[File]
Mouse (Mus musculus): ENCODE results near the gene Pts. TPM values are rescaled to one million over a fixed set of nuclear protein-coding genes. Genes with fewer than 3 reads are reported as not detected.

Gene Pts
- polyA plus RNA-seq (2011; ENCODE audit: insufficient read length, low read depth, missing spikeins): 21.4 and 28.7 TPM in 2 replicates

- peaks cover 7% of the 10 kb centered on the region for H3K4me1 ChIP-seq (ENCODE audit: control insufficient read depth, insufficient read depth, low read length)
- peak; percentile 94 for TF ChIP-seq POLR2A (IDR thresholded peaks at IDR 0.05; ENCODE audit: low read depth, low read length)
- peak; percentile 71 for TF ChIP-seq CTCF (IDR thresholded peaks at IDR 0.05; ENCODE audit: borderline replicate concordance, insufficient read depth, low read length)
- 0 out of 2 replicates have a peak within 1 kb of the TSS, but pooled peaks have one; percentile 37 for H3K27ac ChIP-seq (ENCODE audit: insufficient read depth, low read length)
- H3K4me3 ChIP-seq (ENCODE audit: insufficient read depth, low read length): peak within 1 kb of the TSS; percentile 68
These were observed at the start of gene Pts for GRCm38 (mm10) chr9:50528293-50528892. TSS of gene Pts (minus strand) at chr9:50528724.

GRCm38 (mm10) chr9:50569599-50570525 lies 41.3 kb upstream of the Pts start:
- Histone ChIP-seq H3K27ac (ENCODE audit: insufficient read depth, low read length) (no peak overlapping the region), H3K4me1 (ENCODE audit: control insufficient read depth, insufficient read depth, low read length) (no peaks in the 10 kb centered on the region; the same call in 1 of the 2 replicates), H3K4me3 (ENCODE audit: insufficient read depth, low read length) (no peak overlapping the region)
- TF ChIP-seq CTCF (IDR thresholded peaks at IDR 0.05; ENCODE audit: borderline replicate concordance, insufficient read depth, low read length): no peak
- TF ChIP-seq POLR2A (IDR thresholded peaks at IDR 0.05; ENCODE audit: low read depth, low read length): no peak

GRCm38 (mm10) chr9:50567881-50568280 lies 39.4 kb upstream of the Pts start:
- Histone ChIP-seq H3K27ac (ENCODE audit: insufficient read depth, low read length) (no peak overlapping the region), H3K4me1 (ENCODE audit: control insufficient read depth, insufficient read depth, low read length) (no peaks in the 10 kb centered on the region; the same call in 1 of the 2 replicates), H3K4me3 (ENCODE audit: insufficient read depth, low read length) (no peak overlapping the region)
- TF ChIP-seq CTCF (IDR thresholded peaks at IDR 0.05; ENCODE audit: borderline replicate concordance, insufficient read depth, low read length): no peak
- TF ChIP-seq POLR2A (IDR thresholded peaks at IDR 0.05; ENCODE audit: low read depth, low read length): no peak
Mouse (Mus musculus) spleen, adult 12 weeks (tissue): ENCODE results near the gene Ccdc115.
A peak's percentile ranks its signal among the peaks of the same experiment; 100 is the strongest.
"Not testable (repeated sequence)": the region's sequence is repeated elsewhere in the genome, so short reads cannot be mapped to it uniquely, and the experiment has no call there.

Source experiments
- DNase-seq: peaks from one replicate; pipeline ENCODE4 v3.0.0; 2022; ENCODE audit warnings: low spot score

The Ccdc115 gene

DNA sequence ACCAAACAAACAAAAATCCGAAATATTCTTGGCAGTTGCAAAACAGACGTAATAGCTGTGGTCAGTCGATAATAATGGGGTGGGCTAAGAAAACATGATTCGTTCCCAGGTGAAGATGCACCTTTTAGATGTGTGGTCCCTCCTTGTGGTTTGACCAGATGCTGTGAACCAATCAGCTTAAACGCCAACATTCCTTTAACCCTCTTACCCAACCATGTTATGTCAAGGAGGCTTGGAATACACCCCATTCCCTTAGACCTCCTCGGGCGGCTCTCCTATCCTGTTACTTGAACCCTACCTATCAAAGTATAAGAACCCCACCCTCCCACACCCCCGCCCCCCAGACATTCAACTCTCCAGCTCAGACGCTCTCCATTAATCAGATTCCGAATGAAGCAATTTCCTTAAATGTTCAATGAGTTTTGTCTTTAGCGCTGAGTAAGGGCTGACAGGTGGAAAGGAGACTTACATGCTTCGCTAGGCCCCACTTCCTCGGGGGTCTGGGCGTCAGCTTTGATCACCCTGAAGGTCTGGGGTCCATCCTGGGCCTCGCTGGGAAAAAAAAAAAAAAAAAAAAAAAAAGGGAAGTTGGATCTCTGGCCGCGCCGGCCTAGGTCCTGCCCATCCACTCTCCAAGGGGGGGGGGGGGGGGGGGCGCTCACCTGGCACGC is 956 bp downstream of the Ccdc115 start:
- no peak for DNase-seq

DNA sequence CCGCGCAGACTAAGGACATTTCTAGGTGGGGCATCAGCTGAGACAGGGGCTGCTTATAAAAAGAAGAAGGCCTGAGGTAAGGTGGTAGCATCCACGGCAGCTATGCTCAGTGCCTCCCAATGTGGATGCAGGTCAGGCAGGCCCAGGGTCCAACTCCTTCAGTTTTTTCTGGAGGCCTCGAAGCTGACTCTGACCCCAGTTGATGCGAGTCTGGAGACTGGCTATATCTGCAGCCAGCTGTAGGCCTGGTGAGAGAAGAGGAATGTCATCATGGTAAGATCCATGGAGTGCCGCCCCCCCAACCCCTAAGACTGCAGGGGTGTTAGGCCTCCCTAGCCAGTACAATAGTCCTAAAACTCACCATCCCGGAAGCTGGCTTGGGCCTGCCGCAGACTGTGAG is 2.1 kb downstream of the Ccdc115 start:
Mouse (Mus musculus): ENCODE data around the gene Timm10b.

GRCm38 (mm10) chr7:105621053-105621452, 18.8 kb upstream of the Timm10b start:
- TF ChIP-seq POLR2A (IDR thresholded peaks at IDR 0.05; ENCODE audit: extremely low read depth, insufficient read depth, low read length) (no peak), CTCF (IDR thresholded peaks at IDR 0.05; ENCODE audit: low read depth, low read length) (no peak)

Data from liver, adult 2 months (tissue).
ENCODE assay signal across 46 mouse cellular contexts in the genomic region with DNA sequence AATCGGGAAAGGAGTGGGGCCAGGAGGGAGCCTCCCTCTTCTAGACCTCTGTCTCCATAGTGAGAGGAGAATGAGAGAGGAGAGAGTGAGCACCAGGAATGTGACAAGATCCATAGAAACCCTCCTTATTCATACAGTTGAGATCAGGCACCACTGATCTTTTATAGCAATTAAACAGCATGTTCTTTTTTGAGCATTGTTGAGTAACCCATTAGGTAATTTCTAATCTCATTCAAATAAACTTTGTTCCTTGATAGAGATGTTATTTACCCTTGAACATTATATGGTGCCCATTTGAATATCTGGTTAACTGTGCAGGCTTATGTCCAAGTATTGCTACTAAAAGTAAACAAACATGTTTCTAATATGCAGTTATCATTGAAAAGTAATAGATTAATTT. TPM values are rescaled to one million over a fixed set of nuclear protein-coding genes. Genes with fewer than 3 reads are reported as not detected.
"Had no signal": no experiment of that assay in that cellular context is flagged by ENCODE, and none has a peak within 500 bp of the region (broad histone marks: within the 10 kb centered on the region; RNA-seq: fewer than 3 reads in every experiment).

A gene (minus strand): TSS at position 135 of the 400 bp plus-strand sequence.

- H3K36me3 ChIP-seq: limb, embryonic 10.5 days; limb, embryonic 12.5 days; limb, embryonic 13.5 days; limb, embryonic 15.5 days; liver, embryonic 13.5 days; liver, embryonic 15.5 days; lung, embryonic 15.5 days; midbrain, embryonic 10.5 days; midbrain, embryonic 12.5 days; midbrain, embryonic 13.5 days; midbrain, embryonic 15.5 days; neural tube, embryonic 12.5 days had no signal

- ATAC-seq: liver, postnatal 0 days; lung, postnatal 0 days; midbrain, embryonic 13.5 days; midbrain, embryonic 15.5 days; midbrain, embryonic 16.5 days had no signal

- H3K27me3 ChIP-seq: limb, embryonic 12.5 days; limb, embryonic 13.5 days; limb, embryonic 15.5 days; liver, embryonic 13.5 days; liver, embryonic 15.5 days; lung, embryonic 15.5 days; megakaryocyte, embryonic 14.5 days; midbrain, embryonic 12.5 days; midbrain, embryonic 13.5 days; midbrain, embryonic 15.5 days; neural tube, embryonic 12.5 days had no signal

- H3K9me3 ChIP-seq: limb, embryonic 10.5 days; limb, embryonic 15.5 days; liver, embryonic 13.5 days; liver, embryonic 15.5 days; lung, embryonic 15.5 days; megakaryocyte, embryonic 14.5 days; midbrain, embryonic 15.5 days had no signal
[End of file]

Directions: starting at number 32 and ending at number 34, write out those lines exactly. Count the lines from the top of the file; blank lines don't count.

"Had no signal": no experiment of that assay in that cellular context is flagged by ENCODE, and none has a peak within 500 bp of the region (broad histone marks: within the 10 kb centered on the region; RNA-seq: fewer than 3 reads in every experiment).

A gene (minus strand): TSS at position 135 of the 400 bp plus-strand sequence.

- H3K36me3 ChIP-seq: limb, embryonic 10.5 days; limb, embryonic 12.5 days; limb, embryonic 13.5 days; limb, embryonic 15.5 days; liver, embryonic 13.5 days; liver, embryonic 15.5 days; lung, embryonic 15.5 days; midbrain, embryonic 10.5 days; midbrain, embryonic 12.5 days; midbrain, embryonic 13.5 days; midbrain, embryonic 15.5 days; neural tube, embryonic 12.5 days had no signal